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May 30, 2009
September 27, 2012
July 19, 2013
In a little over a year, it has become Jordan’s fourth largest city. Except it is not a city. It is the world’s second-largest refugee camp.
Located in northern Jordan near the border with Syria, the Zaatari refugee camp opened in July 2012 and now houses roughly 129,000 people, according to United Nations High Commission for Refugees (UNHCR). The Advanced Spaceborne Thermal Emission and Reflection Radiometer (ASTER) on NASA’s Terra satellite captured these false-color images of the area around the camp on May 30, 2009 (top), September 27, 2012 (middle), and July 19, 2013 (bottom). The camp appears brighter than its surroundings due to the white roofs of the thousands of temporary housing units.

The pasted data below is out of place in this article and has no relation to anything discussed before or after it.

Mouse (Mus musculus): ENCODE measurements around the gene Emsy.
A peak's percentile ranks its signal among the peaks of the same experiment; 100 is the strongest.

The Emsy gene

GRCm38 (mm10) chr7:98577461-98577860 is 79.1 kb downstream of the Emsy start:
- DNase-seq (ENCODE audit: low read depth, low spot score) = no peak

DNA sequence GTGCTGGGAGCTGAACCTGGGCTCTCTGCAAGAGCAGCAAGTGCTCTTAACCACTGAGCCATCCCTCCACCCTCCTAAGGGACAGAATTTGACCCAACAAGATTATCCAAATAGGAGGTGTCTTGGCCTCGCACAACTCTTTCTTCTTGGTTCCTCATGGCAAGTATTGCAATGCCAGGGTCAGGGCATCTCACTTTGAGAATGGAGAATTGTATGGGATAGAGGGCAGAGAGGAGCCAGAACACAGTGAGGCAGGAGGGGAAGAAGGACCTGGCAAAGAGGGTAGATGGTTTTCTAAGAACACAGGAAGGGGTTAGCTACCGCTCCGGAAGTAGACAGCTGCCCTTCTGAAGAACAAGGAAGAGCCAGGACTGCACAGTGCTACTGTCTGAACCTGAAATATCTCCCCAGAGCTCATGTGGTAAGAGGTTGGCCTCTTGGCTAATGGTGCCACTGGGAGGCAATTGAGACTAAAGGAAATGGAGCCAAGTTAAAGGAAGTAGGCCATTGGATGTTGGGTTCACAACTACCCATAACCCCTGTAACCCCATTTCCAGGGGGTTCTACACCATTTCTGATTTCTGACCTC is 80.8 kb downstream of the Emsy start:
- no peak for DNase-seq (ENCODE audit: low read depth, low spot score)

According to UNHCR, setting up and expanding the camp has been the equivalent of building a city the size of Cambridge, England, or Fargo, North Dakota, in a single year. There are more than 1.6 million registered Syrian refugees in Jordan and neighboring nations.
An Earth Observatory reader used widely available software to correct the oblique perspective of an earlier photograph of Montserrat and to adjust the color. The story of how he modified the image includes step-by-step instructions that can be applied to other photographs.